In the events of 1982, Wade Davis, an ethno botanist traveled to Haiti to investigate on the history of Haitian zombies. In his investigations, he found out that living beings can be turned into zombies with some unique powders’ such as Tetrodotoxin and Datura. When these two powders are combined together, they may force a living being to get induced in a deathlike state there after fully controlled by the voodoo priest known as the Bokor. What followed next was the awakening of the bodies. Essentially, the zombies would hang around the graveyards as they had the ideal knowledge of their situation. The concept of zombies is still an enigma to the current generation. For some, zombies are just some folktales that are mostly elaborated through movies while to some other groups, zombies do exist, and their presence is factual. It emanates from the religious culture of the Haitians known as Vodoun.
Vodoun is a subset of Haitian rituals. Participants serve spirits through ritual ceremonies. This is a spiritual experience that amalgamates the body to the soul. The Vodoun belief system was viewed as a combination of both the Christian and African religious ideas and practices combined with black magic. From the early years, Vodoun was the majority religion of the slaves primarily in the countryside.
The Haitian zombies are described as corpse animated through magical or spiritual means. In precise, a person may die and be transformed into a living dead either through magic or spiritual methods combined with some of the special powers. These living dead creatures are hypnotized so as to perform some slave labor for their masters who are the voodoo priests. These creatures are selectively hypnotized beings who despite it all still respond to stimuli and commands from their masters.
The Haitian concept of zombies through the ambiguous word religion has acted as an inspiration to filmmakers in the Euro-American notion. Since both the theory and religion are still thwarted in mystery, fictitious literature and films on the two have highly eroded the reality behind them. Many who do not know about this religion have according to Andric Meraux viewed it with a negative perspective on visions of mysterious deaths, secret rites and dark Saturnalia. The writings in literature with inadequate knowledge in the voodoo beliefs have on various occasions given the negative portrays to the oblivious society. This has forced the facts to wane in the presence of films and literature purposed to amuse the viewers and readers.
According to the Haitian culture, zombies were not a symbol of the horror of the living, in fact, they were not dreaded by them but the negative portraits of zombies aired by horror movies has seen the false belief of cannibalistic zombies evolve quite remarkably over time to the extent of the former, losing the real definition of a zombie according to the Haitian perspective. The initial Haitian imaginary of the passive zombie was immediately discarded and overtaken by the highly mobile, aggressive and cannibalistic Euro-American portrays on zombies.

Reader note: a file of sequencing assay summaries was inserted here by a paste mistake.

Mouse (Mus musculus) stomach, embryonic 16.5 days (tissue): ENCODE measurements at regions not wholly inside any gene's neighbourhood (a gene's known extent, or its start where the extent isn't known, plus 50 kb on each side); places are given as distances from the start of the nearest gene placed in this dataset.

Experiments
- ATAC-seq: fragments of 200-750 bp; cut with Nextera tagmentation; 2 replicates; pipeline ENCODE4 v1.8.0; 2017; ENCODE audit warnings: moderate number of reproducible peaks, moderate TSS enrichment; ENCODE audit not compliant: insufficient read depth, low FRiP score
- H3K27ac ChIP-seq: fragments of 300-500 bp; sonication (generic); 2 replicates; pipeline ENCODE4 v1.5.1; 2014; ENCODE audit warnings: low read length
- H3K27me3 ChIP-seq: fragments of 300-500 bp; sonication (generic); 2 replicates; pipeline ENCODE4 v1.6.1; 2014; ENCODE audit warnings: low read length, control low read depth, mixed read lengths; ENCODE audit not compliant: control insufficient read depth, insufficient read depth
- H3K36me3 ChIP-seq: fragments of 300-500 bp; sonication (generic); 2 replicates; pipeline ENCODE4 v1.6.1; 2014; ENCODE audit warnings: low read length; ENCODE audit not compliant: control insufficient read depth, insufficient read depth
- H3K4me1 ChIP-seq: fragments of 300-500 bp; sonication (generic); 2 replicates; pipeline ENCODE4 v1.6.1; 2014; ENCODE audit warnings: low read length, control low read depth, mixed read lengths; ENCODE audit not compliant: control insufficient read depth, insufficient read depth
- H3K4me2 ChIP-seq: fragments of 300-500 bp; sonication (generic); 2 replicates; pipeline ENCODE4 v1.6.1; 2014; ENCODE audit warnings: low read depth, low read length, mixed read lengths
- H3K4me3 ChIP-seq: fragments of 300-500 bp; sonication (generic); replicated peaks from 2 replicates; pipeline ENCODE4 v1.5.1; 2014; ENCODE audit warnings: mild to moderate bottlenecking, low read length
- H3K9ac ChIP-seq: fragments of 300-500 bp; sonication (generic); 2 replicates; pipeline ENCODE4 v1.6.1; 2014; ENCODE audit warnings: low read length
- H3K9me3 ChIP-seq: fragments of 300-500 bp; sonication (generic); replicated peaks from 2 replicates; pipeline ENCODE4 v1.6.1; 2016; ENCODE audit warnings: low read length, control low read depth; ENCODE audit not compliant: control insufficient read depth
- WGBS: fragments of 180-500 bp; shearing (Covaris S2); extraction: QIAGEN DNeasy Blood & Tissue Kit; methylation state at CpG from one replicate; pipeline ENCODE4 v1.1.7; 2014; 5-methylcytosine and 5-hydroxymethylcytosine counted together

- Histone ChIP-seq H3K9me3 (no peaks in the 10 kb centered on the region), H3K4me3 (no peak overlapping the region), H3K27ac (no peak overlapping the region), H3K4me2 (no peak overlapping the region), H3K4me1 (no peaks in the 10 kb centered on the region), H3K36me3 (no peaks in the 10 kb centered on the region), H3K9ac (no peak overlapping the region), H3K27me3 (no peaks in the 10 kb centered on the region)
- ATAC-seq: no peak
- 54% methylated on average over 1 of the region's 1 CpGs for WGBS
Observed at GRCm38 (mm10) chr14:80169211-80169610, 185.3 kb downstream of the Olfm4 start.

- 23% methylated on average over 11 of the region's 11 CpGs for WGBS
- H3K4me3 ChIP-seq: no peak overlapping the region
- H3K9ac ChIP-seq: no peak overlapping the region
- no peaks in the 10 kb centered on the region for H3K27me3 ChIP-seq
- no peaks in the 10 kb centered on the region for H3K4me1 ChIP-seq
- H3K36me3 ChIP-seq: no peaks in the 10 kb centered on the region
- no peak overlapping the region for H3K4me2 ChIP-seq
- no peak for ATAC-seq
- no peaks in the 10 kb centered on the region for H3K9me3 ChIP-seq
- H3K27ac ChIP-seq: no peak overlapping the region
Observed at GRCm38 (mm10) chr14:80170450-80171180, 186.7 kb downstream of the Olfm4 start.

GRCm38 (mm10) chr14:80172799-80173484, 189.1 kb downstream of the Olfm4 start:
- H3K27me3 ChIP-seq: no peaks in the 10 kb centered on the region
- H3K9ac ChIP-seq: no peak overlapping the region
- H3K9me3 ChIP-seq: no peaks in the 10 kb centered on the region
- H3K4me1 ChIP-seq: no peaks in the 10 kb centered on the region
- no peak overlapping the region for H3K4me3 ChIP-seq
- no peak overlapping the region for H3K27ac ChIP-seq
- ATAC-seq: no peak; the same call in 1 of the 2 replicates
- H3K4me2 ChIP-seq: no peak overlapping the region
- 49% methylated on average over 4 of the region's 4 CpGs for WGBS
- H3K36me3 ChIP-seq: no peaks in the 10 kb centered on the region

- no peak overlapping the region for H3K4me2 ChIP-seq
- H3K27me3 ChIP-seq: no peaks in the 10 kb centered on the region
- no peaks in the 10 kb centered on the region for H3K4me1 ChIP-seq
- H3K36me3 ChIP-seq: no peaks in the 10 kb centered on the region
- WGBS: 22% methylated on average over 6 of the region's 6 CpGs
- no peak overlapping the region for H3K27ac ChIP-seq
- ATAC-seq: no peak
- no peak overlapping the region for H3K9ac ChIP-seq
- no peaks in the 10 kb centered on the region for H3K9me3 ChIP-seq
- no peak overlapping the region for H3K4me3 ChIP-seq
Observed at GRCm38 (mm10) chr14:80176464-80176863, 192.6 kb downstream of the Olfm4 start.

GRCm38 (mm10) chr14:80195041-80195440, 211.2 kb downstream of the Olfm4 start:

The western culture has managed to give a different perspective of their view on zombies particularly through their iconic film industry. They have managed to give the zombie impression of living dead creatures with cannibalistic characteristic who are fast moving and aggressive while attacking the living. This is quite different from what the Haitians believe in the terminology of zombies. This film's imagination has brought up the significant fear of the dreadful nature of zombies within people but in the case of Haiti, they are not scared or dreaded by the zombies but by the Bokor who has the black magic power to change a living being into a zombie.
The Haitian peasantry society believed in the existence of zombies despite the persistence critique from the western culture who viewed them as an ignorant society believing in myths.
The creation of zombies has for long been referenced with the Haitian culture in the rural settings. According to the Haitian culture, the concept of zombies was enacted by the chemistry of powerful powders combined with some mental and cultural cult within the burden beliefs. The Bokors who were the voodoo priests used some black magic to help resurrect the dead through the administration of the powerful powder and enslave them to perform random duties for them.
The changing of a living being in a zombie was termed as the zombification, and it was seen as the most severe punishment that could be handed over to an errant individual by a secret society through a voodoo priest. The making of a zombie was seen as punitive measures for culprits and offenders whose societal measure of justice was not sufficient for the crime committed. The Vuduon priest would completely destroy the spirit and take charge of the body where he/she would completely subject it to slavery and the zombie will forever remain his subject. This made them be viewed as prisoners of the Vodoun priests who created them. Conversely from the Euro-American concept, many Haitians were not scared of the zombies but of the voodoo priests that make them. The fear was in becoming a zombie, to be enslaved by the powerful Bokor and deprived of all your free will, as zombies would forever remain slaves to their masters.
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